It’s spring. Time to haul out the bikes. Aside from the noble few who commute by bike, most of us enjoy biking as a recreation. It’s a great way to get exercise while appreciating the scenery.
What do we do with bikes we don’t use? They’re left in garages and basements. They’re tossed in landfills. Many college towns are left with hundreds of bikes abandoned on campus after students depart for the summer. In the U.S. alone, 22 million new bicycles are purchased each year, leaving millions of old ones to be discarded.
But in many parts of the world, a bicycle is an opportunity to reduce hours of daily walking and a means to lift one’s family from poverty.
Dave Schweidenback has a solution.
Decades ago, when he was a Peace Corps volunteer in the Amazon Basin, he saw how a simple bicycle could transform lives. When he got back to the U.S. he began collecting unwanted bikes. The donated bikes were shipped to developing countries, where they were sold at low cost. In the last 20 years, Schweidenback’s organization, Pedals for Progress has sent 129, 447 bikes to 32 countries.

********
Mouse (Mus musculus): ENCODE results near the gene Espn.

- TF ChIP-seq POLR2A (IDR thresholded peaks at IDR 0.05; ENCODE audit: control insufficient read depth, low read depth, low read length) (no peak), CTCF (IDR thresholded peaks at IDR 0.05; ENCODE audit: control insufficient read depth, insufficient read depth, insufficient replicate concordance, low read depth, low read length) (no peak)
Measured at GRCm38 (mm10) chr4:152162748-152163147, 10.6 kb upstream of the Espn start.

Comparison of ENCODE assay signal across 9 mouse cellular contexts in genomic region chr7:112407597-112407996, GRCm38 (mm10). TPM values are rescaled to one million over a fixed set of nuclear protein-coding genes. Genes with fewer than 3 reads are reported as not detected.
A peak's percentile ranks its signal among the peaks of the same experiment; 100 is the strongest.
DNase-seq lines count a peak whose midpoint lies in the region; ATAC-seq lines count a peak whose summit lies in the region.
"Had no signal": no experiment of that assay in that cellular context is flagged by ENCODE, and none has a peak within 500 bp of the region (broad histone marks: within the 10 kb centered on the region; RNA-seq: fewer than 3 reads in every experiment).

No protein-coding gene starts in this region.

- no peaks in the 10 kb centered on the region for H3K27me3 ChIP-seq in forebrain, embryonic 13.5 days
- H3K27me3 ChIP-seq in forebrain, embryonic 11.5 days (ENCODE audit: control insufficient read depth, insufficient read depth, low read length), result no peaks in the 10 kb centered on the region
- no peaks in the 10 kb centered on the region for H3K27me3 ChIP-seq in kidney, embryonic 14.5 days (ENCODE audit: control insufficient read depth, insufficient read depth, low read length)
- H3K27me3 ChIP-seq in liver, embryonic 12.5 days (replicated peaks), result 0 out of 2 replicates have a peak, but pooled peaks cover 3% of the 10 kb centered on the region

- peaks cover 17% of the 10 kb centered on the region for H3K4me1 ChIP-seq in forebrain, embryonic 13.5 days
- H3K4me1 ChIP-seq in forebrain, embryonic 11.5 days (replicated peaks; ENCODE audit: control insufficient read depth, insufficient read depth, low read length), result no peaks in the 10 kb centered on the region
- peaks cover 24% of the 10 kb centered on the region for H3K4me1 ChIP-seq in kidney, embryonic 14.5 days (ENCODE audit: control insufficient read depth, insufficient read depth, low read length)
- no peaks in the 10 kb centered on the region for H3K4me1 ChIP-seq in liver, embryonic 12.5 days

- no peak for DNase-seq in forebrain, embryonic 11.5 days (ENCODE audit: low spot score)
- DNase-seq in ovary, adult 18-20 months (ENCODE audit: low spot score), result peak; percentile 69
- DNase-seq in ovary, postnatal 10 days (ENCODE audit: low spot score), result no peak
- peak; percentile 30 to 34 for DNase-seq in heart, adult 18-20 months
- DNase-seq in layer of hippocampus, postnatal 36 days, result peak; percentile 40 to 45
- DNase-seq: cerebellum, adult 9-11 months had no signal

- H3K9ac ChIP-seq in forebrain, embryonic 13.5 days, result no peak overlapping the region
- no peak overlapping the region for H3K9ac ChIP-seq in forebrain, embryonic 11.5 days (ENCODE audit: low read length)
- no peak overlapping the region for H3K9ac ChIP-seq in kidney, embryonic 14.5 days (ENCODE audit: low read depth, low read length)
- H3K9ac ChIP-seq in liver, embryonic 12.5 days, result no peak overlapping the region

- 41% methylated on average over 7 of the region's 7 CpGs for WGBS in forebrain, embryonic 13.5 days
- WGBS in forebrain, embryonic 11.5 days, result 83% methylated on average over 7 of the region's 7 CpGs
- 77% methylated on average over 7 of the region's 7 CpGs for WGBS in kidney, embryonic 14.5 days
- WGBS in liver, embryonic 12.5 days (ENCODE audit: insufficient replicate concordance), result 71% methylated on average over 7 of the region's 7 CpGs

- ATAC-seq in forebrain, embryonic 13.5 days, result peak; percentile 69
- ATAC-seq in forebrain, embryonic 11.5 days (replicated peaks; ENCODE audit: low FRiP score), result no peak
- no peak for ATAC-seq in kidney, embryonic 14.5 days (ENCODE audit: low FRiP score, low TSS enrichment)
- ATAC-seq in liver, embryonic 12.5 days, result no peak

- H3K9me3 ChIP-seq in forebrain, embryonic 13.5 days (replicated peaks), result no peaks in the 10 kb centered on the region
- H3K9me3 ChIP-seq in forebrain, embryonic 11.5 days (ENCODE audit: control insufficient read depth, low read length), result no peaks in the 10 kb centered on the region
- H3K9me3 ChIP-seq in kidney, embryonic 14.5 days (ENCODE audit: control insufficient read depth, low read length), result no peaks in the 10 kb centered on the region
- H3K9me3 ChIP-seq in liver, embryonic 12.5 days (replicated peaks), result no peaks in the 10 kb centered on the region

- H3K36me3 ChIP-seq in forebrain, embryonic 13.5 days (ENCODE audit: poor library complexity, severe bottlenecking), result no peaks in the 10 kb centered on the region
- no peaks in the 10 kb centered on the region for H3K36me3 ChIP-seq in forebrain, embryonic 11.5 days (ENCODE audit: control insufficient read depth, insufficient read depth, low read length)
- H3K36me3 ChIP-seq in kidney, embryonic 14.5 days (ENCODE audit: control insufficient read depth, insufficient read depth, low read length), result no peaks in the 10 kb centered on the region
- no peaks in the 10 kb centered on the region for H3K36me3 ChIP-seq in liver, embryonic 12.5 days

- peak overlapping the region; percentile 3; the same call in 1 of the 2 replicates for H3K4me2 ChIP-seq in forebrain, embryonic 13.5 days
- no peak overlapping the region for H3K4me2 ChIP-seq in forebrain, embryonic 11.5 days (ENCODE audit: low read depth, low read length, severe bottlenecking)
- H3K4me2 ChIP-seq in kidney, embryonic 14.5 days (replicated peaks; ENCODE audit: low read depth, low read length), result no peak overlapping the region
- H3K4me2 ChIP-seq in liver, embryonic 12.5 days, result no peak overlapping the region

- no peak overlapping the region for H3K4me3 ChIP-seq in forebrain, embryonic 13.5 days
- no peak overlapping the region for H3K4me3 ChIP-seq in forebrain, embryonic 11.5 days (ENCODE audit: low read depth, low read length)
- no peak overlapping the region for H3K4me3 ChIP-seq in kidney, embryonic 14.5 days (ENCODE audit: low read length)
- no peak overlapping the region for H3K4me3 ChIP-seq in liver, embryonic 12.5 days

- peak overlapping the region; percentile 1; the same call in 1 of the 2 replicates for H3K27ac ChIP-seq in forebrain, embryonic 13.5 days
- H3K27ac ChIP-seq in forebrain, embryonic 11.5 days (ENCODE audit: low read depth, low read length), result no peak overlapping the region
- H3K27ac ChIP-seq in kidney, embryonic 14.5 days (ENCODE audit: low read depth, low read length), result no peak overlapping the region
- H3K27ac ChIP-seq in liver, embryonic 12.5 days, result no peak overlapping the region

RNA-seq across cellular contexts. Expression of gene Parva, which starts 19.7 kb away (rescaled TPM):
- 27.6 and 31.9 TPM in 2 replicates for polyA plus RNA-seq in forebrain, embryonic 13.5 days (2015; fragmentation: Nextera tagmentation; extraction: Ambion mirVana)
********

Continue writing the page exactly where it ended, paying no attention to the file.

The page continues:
Now a documentary called The Bicycle City tracks the remarkable effect of 20,000 bikes on the residents of Rivas, Nicaragua. “It’s not a luxury. To me it was never a luxury to own a bike,” Frank Alemdarioz explains in the upcoming film. “For me having a bike is a blessing.”
Get involved. Find out how to donate bikes or sewing machines to Pedals for Progress.